1888 Shipwreck Found in San Francisco Bay


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The National Oceanic and Atmospheric Administration (NOAA) released images Wednesday of the wreckage of a ship that sank in San Francisco Bay in 1888, which killed 16 people. The iron and wood steamship called City of Chester went down on August 22, after being hit by a larger ship named the Oceanic, in conditions of dense fog and low visibility.

City of Chester was carrying 106 travelers en route to Eureka, California and Portland, Oregon. Thirteen passengers and three crewmen perished when the ship sank.

The NOAA inadvertently discovered the wreckage while mapping shipping lanes in the bay, and City of Chester was located 217 feet down, just inside the Golden Gate Bridge. The NOAA team utilized a multi-beam sonic imaging system to capture three-dimensional images of the wreckage.

James Delgado, an NOAA shipwreck researcher, archaeologist and Titanic expert, combed through San Francisco newspapers from the era when City of Chester went down, which leaned toward putting the blame on the relatively unscathed Oceanic, which was an immigrant vessel. "The papers initially reacted, talking about the tragedy and accusations that the Chinese crew stood by and let people drown," Delgado said. "But what happens is you start to see things also come out countering that. Some leapt in water to save a drowning child." The initial investigation faulted the skipper of the City of Chester.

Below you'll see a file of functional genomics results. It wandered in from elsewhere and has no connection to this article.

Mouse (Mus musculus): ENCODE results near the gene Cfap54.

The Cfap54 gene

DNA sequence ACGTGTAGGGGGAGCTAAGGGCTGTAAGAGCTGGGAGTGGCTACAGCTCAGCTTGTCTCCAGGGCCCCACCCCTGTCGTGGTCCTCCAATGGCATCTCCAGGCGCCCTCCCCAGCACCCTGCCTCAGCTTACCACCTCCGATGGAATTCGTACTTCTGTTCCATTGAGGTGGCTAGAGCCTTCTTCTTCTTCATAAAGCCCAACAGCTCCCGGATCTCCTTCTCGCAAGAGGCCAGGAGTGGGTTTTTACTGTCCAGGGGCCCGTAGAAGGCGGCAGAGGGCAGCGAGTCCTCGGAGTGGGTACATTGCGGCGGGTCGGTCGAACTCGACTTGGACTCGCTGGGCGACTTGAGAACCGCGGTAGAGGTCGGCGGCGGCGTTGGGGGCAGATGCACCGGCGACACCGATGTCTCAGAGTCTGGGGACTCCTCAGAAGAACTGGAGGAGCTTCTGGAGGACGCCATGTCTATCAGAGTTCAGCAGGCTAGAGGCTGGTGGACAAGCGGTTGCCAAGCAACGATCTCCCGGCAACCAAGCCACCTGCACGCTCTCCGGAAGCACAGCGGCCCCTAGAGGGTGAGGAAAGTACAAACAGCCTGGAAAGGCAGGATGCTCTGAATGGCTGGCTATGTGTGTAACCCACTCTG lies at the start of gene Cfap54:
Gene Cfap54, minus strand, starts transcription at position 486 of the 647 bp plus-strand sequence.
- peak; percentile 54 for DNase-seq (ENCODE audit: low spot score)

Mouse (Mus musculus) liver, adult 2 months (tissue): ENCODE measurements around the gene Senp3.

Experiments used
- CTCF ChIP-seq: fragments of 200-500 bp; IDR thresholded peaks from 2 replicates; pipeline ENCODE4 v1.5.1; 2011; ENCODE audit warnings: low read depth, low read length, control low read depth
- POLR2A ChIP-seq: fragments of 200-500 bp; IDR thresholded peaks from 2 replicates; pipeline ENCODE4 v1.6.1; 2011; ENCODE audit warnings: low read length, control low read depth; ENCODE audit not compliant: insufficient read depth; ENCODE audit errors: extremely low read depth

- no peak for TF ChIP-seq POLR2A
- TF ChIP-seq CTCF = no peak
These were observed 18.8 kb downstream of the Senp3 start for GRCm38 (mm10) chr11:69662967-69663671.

Robert Schwemmer, NOAA's West Coast regional maritime heritage coordinator added, "The Oceanic crew was up on the bow reaching down to survivors on the Chester, lifting them on the deck. After the collision, in five or six minutes, the Oceanic crew went on to save a lot of people."

In 1888, San Francisco Bay was one of the world's busiest and most crucial shipping ports. The City of Chester sinking was the second worst maritime disaster regarding casualties San Francisco Bay had ever seen. The most catastrophic occurred when a steamer called the SS City of Rio de Janeiro hit a reef in 1901, killing over 120.

Image via NOAA